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Diameter Security: An Auditor's Viewpoint

Sergey Mashukov

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Fourth-generation mobile networks have shaped the way we communicate, with their popularity and deployment increasing every year. Almost all users of 4G networks are, perhaps without even knowing it, users of previous-generation networks as well. While a mobile operator can provide only data transfer over LTE, for example, making phone calls and exchanging SMS messages requires technology for temporarily falling back to older networks (Circuit-Switched Fallback). Therefore, 4G subscribers are still susceptible to the threats associated with previous-generation networks.

In our presentation and report, we will share our experience of conducting security audits for several different MNOs and discuss the difficulties that we encountered in the process. We will also describe successful testing attacks we managed to perform in these environments. Some of these attacks have not been published previously.

We intend to focus on how one of the main protocols used for signaling on 4G networks, Diameter, can be subverted with the same attacks previously described by us in our report on SS7 signaling protocol vulnerabilities on mobile networks. On every one of the Diameter-based 4G networks on which Positive Technologies performed security audits in 2016, we found vulnerabilities enabling attacks for locating users, intercepting SMS messages, instigating denial of service, and performing other illegitimate actions. The attack techniques that we will outline are either ones which we have observed taking place, or have discovered are possible in the course of testing on the networks we work with. Though the community have not seen examples of Diameter attacks in the wild as of yet, we do believe now that it is possible to carry all the same attacks as SS7 flaws allow, and even worse.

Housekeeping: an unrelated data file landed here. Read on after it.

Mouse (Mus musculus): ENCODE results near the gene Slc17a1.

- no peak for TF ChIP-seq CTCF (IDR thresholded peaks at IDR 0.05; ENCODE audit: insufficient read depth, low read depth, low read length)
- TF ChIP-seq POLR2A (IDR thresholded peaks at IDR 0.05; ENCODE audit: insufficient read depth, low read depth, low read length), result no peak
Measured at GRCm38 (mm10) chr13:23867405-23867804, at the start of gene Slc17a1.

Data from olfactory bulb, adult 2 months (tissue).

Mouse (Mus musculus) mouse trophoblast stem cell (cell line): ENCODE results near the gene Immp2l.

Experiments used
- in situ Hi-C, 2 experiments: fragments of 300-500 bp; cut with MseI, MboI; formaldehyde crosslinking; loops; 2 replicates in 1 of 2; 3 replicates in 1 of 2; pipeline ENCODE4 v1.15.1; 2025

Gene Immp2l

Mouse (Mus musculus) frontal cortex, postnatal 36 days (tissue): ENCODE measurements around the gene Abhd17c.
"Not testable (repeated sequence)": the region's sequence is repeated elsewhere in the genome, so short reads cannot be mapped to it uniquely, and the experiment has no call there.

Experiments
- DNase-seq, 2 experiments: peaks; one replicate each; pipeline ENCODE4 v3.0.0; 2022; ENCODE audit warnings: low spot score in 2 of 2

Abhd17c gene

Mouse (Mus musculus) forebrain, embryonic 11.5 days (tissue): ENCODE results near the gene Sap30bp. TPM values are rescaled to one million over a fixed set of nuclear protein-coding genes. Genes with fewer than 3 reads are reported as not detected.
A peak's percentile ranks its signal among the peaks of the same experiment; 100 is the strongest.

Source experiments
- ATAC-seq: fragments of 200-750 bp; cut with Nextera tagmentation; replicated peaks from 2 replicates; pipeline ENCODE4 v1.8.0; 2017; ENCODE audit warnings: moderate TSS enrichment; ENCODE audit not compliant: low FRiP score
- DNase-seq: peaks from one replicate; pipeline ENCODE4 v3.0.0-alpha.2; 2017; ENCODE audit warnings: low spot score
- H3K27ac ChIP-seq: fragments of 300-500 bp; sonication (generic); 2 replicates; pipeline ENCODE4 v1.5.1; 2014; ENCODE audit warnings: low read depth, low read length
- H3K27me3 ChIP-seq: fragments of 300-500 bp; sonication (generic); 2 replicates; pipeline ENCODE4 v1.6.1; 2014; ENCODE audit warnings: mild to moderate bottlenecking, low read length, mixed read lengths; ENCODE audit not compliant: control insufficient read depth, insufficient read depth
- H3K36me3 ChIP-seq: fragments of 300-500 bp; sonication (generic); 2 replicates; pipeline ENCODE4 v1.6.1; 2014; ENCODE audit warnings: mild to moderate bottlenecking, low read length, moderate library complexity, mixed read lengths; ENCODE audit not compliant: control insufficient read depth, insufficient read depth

We will also highlight previously undisclosed techniques that could allow DoS attacks directly on operator equipment, which could cause wide-scale network outages. This finding is particularly important, given the central role such equipment is set to play in enabling the connection of everything—from cars to industrial devices. Diameter is the chosen bedrock for the brave new connected world. However, it appears similar vulnerabilities, which have existed in SS7 for many years, still provide attackers with too many opportunities.

About Sergey Mashukov

As a telecom security specialist, his main point of interest is Diameter security. Took part in development and maintenance of a Diameter Base implementation for the one of the most deployed telecom platforms in the world. Performs Diameter security audits for international MNOs and conducts research on the protocol weaknesses.